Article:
Wednesday, September 19, 2012

Marvel and Warner Bros Sue Kippa Man in Jerusalem for Copyright Infringement

At the speed of light, he arrives just in time...(That's Spiderman we're talking about - and those are words from the theme song of the Spiderman television show that ran from 1967 to 1970 but was replayed on television repeatedly throughout the 70s and 80s).

Well - it looks like Kippa Man is going to need some help from a legal superhero to avoid an injunction or a large award of damages.

Kippa Man is a store on Ben-Yehuda Street in Jerusalem which sells all different types of Kippas (Yarmulkes or Skullcaps).  Some are crocheted in Israel or the Palestinian Territories, some are embroidered in China and some are printed in China.  You can get Kippas with logos of major sports franchises, cartoon characters and many other designs.

Apparently, a visiting Marvel Comics executive didn't like what he saw when he walked by Kippa Man in Jerusalem on July 30, 2012.  He bought himself a Spiderman kippa as "evidence."  On September 12, 2012, Marvel served Kippa Man and its owner Avi Binyamin with a 100,000 N.I.S. lawsuit (about $25,000) for copyright infringement.

News apparently travels fast in the superhero world, though it isn't clear whether Kippa Man had any Flash kippas.  Nevertheless, someone apparently called Commissioner Gordon.  Israeli newspaper Maariv reported today (September 19, 2012) that Warner Brothers has also filed a 100,000 N.I.S. lawsuit against Kippa Man and Binyamin alleging improper sale of Batman logoed Kippas (as well as unlicensed logos of other Warner Brothers' likenesses).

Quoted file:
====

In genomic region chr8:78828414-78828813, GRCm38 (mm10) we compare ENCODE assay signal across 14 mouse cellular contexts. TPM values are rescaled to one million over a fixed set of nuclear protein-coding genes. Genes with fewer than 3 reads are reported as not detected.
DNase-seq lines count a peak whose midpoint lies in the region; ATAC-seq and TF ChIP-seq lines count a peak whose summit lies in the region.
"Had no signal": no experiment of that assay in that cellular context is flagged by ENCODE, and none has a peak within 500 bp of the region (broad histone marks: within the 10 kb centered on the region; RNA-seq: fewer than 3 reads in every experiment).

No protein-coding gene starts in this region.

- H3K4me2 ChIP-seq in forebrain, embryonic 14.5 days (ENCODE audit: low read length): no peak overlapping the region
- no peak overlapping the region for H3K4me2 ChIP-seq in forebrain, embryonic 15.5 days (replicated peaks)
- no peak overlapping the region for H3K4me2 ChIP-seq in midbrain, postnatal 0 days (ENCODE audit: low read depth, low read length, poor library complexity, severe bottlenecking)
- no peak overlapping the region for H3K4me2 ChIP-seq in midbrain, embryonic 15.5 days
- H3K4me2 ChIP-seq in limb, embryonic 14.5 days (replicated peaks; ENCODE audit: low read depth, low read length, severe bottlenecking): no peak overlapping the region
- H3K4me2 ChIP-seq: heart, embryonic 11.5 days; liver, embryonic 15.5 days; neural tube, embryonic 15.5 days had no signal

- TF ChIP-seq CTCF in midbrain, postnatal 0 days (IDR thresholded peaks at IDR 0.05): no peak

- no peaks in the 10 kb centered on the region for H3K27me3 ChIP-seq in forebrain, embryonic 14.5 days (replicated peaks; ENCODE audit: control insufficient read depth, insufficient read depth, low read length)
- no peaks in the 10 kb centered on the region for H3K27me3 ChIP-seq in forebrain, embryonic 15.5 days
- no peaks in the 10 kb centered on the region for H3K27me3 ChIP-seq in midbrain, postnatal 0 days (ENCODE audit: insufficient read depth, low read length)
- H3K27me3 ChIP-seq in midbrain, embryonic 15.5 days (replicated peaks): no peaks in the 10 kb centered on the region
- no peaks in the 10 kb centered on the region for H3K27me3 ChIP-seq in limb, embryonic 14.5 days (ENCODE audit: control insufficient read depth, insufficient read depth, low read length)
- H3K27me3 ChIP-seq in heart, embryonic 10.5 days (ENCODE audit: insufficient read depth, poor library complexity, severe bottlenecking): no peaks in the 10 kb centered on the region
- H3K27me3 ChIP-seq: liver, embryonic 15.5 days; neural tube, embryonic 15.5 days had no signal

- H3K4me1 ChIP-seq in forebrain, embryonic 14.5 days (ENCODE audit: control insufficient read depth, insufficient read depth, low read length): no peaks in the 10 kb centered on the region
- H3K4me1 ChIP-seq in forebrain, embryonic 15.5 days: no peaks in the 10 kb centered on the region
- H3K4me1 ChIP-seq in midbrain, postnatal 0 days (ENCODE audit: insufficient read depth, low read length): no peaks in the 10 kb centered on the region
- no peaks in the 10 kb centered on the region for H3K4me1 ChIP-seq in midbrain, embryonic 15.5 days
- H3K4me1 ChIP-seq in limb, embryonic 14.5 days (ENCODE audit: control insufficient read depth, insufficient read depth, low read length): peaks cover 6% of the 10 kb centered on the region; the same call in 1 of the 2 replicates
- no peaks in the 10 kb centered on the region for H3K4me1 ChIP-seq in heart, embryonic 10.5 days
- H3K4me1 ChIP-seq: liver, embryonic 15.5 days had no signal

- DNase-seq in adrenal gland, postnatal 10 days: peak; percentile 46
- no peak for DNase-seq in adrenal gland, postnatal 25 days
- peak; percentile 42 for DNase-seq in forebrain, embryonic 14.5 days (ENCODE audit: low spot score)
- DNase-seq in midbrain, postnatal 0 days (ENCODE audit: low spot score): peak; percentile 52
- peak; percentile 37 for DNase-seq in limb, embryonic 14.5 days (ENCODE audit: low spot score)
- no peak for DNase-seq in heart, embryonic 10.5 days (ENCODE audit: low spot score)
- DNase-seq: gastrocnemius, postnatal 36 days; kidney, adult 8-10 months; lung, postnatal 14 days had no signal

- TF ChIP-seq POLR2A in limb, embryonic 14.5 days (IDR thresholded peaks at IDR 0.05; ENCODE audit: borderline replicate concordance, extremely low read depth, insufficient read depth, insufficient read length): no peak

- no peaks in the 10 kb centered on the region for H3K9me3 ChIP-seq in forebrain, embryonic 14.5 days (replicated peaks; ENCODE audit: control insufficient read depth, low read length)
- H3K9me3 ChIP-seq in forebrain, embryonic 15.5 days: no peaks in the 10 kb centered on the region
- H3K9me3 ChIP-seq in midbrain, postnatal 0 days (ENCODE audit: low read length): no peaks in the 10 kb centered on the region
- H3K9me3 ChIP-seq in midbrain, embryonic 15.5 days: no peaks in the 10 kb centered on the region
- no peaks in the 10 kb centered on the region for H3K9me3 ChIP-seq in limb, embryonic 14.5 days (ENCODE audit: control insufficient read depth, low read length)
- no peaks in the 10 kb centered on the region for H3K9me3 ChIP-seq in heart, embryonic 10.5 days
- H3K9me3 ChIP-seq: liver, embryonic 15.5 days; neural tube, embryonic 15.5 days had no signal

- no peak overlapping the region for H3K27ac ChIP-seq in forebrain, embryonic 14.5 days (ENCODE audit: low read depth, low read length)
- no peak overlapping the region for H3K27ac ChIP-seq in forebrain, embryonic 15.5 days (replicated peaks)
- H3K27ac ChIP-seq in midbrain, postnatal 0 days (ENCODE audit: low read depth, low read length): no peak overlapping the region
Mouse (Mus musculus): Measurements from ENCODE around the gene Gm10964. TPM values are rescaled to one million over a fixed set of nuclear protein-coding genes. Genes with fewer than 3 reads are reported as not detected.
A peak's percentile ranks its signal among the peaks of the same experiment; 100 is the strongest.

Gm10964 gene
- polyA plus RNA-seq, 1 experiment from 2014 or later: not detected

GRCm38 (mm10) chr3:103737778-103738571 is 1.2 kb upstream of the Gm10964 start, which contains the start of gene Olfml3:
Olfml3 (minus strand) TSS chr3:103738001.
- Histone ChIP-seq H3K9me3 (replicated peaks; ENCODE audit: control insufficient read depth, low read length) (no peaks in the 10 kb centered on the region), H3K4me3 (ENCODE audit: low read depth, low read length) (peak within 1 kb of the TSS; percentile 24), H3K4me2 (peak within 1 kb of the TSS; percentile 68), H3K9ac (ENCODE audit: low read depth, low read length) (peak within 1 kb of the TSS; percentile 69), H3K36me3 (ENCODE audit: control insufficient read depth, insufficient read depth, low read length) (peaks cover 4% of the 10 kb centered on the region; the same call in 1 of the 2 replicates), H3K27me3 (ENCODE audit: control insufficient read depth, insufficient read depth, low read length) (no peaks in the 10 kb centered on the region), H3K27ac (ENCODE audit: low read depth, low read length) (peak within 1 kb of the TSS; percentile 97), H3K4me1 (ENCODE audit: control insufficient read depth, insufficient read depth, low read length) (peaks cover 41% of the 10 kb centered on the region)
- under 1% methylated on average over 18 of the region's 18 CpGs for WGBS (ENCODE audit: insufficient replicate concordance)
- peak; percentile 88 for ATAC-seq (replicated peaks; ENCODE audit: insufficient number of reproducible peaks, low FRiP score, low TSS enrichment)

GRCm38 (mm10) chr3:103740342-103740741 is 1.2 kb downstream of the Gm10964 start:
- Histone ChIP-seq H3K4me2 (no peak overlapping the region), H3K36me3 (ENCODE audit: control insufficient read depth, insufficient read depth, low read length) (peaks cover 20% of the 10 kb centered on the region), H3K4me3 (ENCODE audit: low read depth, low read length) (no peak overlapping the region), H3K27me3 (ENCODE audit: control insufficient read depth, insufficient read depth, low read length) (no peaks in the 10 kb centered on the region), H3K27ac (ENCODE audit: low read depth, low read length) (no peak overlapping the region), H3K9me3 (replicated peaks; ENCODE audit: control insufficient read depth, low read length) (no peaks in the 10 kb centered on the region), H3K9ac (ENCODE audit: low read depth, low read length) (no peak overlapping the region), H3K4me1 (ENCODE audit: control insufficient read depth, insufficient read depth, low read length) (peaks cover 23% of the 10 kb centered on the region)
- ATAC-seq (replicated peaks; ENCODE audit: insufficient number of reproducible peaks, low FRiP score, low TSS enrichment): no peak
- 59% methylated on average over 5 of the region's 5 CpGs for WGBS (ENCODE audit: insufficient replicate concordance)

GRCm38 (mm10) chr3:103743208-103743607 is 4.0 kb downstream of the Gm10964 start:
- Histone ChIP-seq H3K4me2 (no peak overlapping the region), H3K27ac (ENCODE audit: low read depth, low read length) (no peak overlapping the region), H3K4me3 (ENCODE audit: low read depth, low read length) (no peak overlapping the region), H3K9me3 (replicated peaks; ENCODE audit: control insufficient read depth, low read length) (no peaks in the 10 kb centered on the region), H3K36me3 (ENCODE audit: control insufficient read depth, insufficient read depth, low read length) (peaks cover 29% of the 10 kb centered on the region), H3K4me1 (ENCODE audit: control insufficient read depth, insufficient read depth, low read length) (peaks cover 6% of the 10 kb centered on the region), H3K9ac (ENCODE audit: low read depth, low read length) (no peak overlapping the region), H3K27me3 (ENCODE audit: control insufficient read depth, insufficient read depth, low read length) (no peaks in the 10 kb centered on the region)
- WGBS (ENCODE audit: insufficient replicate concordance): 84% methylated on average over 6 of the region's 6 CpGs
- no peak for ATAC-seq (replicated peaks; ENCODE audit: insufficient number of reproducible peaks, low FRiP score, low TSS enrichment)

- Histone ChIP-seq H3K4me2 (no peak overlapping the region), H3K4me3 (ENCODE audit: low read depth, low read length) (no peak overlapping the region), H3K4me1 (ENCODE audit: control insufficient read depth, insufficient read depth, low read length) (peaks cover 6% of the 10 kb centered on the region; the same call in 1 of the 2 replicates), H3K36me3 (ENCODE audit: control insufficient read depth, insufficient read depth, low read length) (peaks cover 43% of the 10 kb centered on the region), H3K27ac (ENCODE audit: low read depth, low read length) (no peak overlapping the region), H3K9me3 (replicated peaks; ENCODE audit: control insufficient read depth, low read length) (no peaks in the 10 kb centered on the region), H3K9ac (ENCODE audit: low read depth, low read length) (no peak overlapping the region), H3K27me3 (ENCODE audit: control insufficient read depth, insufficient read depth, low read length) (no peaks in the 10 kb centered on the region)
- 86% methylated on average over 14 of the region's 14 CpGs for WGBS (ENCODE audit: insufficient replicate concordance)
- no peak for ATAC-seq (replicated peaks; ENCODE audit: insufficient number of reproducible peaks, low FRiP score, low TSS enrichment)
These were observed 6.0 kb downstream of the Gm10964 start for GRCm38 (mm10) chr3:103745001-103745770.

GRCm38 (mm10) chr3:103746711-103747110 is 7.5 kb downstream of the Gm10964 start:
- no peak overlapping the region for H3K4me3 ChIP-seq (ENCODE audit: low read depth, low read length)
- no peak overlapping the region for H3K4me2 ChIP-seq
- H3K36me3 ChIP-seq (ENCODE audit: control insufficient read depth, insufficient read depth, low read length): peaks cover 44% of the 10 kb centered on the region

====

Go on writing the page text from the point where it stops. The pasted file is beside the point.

It appears that these companies have decided to use Kippa Man as the first example (a sort of test case) and have held off launching lawsuits against the many other purveyors of unlicensed kippas in this highly congested tourist area of Jerusalem, even though most of the other stores have continued to display and sell their Spiderman and Batman kippas.  For his part, Binyamin was quoted in Ma'ariv as explaining that he only buys the kippas from Chinese producers, like all of the other stores in the area. If they really wanted to stop the distribution of this unlicensed merchandise, he explained, they would go after the producers.

The Kippa Man story has emerged at a particularly reflective time.  Jews around the world are contemplating their various sins this week as Yom Kippur approaches.  We read, and ask forgiveness for, a whole list of sins on behalf of ourselves and our whole community.  Some of us may have to add "copyright infringement" to the list, particularly those of us who are at shul wearing an unlicensed Spiderman or Batman kippa.  

This may only be the beginning of the lawsuits.  Expect visits to Israel soon from NHL owners who have time on their hands (with the pending lockout and possible cancellation of the 2012-2013 season).  After all, the stores on Ben Yehuda also sell kippas with NHL logos (as well as team logos of other professional leagues).  Given the play over the past few years of the Toronto Maple Leafs, you don't tend to see very many Maple Leaf kippas and it may be difficult to find someone who has actuallly bought one.  But the NHL owners may still want to pile on this shot at protecting their intellectual property.

It wasn't yet clear whether Marvel Comics and Warner Brothers (and others) would try to get urgent injunction orders allowing them to confiscate kippas from synagogue attenders across Israel on Yom Kippur (next Wednesday, September 24, 2012).  But those who are worried about it may wish to stick to a plain white kippa and play it safe.

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